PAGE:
Hmm. Yeah, I do have to comport myself differently, though I don’t follow Dad’s rules. You can definitely hook up with a guy and still be respected. There is some of that. But that’s not everything.
You told me about your latest crush. We’ll call him William.
William is so awesome.
So what’s your approach here?
I’m not having sex with him unless we’re dating.
What? Why? You just told me there’s no need to wait.
Yeah....for some reason because he knows a lot about my sexual history I don’t want him to think, Oh. We had sex. That’s what she does with guys. Hang out for a while and then have sex and move on.
But now you’re putting a premium on being someone who doesn’t hook up! This is running counter to every thing you’ve been saying!
I knoow. It’s weird. This is all new. I’ve never used this strategy. Most times I’m not like, I gotta hold off or they won’t date me. But this time, I’m thinking…what can I do to make William see me as someone he’d want to be with?
Once again, I have to ask. How would you approach this with your little sister? She calls you up 10 years from now and tells you she’s not sure how to handle hookup culture.
Oh god. It’s so hard. It really depends on who she is as a person. I would say here’s how I feel at this very moment: Don’t try to manipulate anyone into looking at you as relationship material—not with sex or anything else. If you feel like you need to have sex with a guy in order to get him to date you, he’s not worthy of dating.
Now I’m going to have to revisit my earlier statement. For the sake of argument, you can only answer yes or no: Women in general need more of an emotional connection to have a healthy sexual relationship.
You had to add in the word healthy? That just messed it up. Okay. I’d have to say yeah. In general. Most women. But not all. UGH.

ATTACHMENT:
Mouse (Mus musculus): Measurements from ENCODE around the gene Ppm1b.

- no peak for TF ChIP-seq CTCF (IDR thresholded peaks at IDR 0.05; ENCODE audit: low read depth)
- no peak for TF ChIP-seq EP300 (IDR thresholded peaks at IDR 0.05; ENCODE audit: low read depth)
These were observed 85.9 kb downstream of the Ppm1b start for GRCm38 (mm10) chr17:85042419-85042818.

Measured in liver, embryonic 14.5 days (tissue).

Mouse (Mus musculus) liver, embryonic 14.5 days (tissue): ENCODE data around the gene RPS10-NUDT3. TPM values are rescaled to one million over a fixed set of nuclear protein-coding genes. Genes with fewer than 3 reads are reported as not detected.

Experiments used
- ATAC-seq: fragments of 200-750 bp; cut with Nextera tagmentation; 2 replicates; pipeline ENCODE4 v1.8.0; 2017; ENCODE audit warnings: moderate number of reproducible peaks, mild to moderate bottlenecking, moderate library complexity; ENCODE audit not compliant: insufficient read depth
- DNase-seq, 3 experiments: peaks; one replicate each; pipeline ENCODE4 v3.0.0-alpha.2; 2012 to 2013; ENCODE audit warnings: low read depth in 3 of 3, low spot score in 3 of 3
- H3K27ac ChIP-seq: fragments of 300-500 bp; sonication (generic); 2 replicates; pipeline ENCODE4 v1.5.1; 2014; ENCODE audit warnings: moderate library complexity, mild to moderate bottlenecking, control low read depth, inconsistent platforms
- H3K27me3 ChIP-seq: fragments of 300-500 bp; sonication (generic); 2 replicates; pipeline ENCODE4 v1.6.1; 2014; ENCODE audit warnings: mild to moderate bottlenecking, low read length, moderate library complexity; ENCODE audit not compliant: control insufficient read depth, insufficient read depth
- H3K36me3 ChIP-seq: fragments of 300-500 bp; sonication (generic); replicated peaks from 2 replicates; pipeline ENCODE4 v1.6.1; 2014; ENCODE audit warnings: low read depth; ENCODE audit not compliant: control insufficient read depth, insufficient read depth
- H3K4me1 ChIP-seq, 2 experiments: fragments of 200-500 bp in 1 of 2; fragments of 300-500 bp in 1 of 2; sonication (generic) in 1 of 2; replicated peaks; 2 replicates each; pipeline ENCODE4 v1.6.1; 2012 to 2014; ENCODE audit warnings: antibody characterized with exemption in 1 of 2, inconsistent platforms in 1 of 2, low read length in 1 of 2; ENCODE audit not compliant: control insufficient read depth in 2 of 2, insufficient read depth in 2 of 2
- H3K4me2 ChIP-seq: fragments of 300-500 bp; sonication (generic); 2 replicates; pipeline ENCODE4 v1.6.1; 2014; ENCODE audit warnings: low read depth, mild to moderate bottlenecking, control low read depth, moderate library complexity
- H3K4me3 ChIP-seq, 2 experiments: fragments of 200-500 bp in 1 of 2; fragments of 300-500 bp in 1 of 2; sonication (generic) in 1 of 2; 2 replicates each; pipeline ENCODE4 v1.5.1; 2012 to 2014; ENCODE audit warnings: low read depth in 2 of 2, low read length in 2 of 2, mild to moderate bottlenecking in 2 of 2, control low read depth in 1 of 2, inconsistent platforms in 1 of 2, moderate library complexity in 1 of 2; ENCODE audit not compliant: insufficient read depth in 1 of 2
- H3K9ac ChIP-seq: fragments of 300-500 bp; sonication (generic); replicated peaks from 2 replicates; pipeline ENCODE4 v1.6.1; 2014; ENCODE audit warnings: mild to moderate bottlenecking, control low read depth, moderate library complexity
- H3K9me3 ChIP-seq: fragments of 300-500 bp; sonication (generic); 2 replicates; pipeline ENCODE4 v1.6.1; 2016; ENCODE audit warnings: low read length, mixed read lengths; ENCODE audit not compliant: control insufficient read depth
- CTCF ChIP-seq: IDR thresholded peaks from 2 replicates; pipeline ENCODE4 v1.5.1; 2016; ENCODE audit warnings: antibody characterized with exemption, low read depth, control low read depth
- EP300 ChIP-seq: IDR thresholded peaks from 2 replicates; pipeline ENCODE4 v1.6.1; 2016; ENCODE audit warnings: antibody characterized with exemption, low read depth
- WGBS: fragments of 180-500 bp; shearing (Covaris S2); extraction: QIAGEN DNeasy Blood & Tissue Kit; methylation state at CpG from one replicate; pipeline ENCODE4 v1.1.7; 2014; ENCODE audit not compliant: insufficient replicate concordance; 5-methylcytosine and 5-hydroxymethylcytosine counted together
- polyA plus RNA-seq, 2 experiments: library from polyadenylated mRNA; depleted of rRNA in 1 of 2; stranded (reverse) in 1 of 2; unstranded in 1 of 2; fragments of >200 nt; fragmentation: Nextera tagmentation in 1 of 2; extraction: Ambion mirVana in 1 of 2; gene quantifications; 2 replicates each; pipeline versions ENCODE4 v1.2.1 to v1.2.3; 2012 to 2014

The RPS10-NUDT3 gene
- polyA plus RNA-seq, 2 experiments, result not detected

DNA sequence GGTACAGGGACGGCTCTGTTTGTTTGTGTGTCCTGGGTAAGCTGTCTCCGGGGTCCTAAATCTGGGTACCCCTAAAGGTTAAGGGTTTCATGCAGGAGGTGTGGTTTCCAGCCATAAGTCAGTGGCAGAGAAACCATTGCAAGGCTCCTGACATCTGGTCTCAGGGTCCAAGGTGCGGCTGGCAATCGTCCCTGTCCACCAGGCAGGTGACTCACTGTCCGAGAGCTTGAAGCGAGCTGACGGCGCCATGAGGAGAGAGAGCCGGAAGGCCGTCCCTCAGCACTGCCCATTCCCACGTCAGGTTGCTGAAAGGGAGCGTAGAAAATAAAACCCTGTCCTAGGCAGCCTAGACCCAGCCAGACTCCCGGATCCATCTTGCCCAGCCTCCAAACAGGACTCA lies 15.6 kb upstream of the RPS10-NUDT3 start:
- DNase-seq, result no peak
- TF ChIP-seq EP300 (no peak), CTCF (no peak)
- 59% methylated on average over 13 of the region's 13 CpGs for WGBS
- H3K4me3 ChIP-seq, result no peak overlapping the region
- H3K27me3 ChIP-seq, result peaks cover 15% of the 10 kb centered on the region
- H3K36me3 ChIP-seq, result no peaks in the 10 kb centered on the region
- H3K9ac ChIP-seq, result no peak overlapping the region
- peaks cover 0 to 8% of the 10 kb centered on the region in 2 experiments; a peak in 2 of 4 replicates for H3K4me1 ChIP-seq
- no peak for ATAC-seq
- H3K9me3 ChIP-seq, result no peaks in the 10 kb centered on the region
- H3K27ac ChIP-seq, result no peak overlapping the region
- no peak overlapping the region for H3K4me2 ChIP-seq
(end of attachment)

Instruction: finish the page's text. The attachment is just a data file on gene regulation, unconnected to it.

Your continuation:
Lauren, why is it paining you to say this?
Well, you know how we jokingly say that we have a Black card and it can be taken away for not knowing how to do certain stereotypical Black people things?
Yeah. I can’t play spades. Pretty sure I can get my Black card pulled for that.
Well, I feel like someone’s gonna pop up and snatch away my feminist card.
Lauren, that’s insane.
They’re gonna say, we HEARD you on the phone with your stepmother. Women can’t hook up? We need an emotional connection for healthy sex? You have 10 seconds to take it all back. Or hand over the card. Now.
You can hold on to your card. Feminism is also about thinking for yourself. No need for hive mind.
I hope so. What’s next week’s topic?
Safe sex: Always. Mostly. Or Rarely.
Oooh, good timing. I’ve been having weird side effects with the Pill. I have to find a new method of birth control. There are so many options. I had no idea!
Is the sponge still an option these days?
What’s a sponge?
Devin Anderson is a writer and author from New Jersey. She’s written professionally since 1998 and currently works as a full-time freelance writer for various outlets. She’s also written five books, three non-fiction and two novels. The name Devin Anderson is a pseudonym. The writer is changing her name to protect the innocent, the guilty—and her mom.
Illustration by Jim Cooke